ashton-remaxOver the offseason, the Nashville Predators’ defense unit got a lot of attention for the acquisition of P.K. Subban from the Montreal Canadiens in exchange for Shea Weber. Much of the talk was about how Subban would impact the top pairings and what he’d bring to the unit.

However, the more interesting dynamic on the defensive end might come from the defensemen not named Subban.

In the past few seasons, Nashville’s defense pairings have been fairly set in stone: Shea Weber would play with Roman Josi, Mattias Ekholm would play with Ryan Ellis and a veteran defenseman would play with a young guy trying to push onto the roster. This season, every single pairing seems to be up for grabs and in flux.

There are seven defensemen vying for six spots: Subban, Josi, Ekholm, Ellis, Bitetto, Matt Carle and Yannick Weber. The final decision on who gets paired with who might not come until a few games into the regular season, as the coaching staff continues to try out different pairs.

It’s a unique and good problem to have in the NHL: a surplus of skilled defensemen that could earn ice time.

As of this week, upon Josi’s return from the 2016 World Cup of Hockey, he began playing in practice with Subban. Before that, Ekholm had played with Subban. Pairings seemed to change practice to practice, and even period to period within preseason games. Head coach Peter Laviolette said that training camp is a time to experiment and tinker with defense pairings.

“We’re trying to look at the pairs of what might fall out towards the defensemen that play under guys like [Josi] and Ekholm and just to see how they look together,” he said after practice on September 30. “So, we’re just trying different situations and different pairings and putting him in different situations where they can show what they can do.”

The Predators boast plenty of new defensemen other than Subban, including veterans Carle and Weber. Early in camp, those new guys saw a lot of ice time with Josi and Ekholm still at the World Cup, and Ellis nursing an injury.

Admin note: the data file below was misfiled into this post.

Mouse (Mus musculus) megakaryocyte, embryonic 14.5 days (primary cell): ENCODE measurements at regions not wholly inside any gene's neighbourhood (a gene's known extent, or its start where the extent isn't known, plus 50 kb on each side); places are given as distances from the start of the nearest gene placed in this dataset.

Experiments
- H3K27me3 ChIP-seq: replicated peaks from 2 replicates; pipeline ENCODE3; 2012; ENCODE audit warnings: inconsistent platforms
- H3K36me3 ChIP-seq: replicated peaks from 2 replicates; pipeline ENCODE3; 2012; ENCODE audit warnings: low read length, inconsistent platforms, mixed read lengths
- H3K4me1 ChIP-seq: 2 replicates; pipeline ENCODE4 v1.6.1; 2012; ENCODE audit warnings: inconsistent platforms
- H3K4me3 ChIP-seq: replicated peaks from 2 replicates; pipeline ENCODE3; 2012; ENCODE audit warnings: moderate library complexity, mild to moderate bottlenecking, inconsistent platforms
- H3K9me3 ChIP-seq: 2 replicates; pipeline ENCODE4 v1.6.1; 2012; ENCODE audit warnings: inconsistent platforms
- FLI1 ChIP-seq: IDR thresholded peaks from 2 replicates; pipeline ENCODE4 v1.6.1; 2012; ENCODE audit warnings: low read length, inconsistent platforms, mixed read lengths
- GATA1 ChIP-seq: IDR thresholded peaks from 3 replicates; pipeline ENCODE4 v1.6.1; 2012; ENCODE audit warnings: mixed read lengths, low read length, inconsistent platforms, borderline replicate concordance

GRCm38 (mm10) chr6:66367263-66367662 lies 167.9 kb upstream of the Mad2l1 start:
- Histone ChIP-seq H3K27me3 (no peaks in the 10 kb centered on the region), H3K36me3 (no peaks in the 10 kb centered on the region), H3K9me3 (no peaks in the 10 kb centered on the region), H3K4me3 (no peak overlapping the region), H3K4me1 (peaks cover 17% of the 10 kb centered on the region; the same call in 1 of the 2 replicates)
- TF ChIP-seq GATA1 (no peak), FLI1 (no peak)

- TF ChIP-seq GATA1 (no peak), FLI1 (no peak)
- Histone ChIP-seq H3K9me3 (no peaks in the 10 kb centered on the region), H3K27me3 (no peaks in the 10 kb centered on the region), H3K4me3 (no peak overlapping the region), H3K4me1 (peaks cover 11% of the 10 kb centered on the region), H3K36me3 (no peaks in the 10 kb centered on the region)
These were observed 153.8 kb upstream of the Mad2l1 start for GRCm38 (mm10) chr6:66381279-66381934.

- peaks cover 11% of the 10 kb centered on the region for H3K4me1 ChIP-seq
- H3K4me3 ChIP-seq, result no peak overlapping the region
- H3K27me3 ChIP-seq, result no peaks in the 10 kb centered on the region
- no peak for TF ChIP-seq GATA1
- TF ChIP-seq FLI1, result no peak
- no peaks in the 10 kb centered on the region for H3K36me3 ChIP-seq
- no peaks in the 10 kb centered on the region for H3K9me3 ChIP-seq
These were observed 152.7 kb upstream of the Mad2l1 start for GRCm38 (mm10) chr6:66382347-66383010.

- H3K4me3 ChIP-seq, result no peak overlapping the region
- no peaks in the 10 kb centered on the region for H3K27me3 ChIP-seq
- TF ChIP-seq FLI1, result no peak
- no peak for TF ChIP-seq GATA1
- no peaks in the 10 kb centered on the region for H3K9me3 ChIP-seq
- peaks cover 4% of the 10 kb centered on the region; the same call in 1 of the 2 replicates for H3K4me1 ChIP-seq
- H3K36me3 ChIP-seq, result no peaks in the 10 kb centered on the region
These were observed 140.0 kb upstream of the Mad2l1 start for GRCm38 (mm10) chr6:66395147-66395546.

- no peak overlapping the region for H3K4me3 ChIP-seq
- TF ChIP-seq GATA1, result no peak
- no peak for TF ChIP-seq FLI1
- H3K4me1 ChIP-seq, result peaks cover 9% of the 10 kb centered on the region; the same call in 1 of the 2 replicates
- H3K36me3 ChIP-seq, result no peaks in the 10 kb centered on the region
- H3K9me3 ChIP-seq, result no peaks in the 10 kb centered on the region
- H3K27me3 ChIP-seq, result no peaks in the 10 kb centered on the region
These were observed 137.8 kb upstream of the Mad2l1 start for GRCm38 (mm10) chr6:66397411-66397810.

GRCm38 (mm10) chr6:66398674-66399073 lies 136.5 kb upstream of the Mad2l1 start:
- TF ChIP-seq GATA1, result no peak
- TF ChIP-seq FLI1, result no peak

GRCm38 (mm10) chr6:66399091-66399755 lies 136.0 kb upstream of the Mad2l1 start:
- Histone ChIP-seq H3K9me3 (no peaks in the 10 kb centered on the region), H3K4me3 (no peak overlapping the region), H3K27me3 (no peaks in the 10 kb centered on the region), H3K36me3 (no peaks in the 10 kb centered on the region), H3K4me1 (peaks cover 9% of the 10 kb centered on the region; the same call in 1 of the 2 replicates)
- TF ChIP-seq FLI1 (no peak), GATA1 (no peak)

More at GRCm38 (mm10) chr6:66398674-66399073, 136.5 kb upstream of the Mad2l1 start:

Weber said he has taken advantage of the time in camp to show his strengths and make his case for playing big minutes.

“It’s time to work on things, but also time to show what you’re capable of,” Weber said after the Predators’ preseason loss to the Columbus Blue Jackets this week. “It’s still a long year, and a lot of things happen, and everybody gets the chance to show what they can do and be ready when the chance comes.”

Another player that is in a unique circumstance this season is Anthony Bitetto. Entering his second season, he is battling for ice time with veterans like Weber and Carle. After playing a season with veteran Barrett Jackman, he’s ready to keep learning.

“Jax helped me a lot last year,” Bitetto said. “There were a lot of ups and downs last year, and I give a lot of credit to playing with him in my first time playing in the NHL. He was a big part, and obviously, Matt Carle’s been in the league for a long time. He’s another guy that has been around, so you kind of pick his brain a little bit. It’s good to have those guys on your team.”

Laviolette has liked what he’s seen from Bitetto so far, and wants to make him a fixture on the team.

“Bitetto is looking to take the next step,” Laviolette said. “He’s looking to become a permanent fixture, so we’ve got to put him in opportunities to see whether or not he’s ready for that and whether or not he can handle that.”

As for one of the bedrock pairings of the past two seasons, Ekholm and Ellis, both are happy with each other, but ready to split up if that’s what it comes down to.

“If it’s me and Ekholm, we’ve been together for two and a half years, and I think we’re used to each other by now,” Ellis said at the start of camp. “If it’s me and someone else, I mean, camp is a great chance to get used to each other, but you learn quick.”

“The guys that we have on our team this year, they’ve been around the league for awhile, they’ve played in the league for awhile, so it might take a bit longer than a guy you’ve played with for the last couple years, but I don’t see it being a big factor in anything, really.”

Ekholm came to camp late after Sweden was eliminated from the World Cup, and was paired with Subban in his first practice.

“We’ll see what happens,” he said. “With whoever I’m playing with, I’m trying to be my best and work on my game every day. If it’s Ryan, I think we’ve had a tremendous few years together, and I would love play with him, play with P.K., or play with whoever they put me with.”

In the end, as many players have alluded to, the coaching staff and management will have the final word on what defensemen get paired up, and which one has to sit as the seventh defenseman.

“Their play is what we’re evaluating, and we haven’t pulled any punches on that from the start,” Laviolette said. “We said that training camp is for a lot of different reasons, and one is to evaluate.”

“Ultimately, it comes back to a decision-making that I’ll make and David Poile will sit-in and the assistant coaches will try to figure out what the best personnel and best lineup is for our team.”


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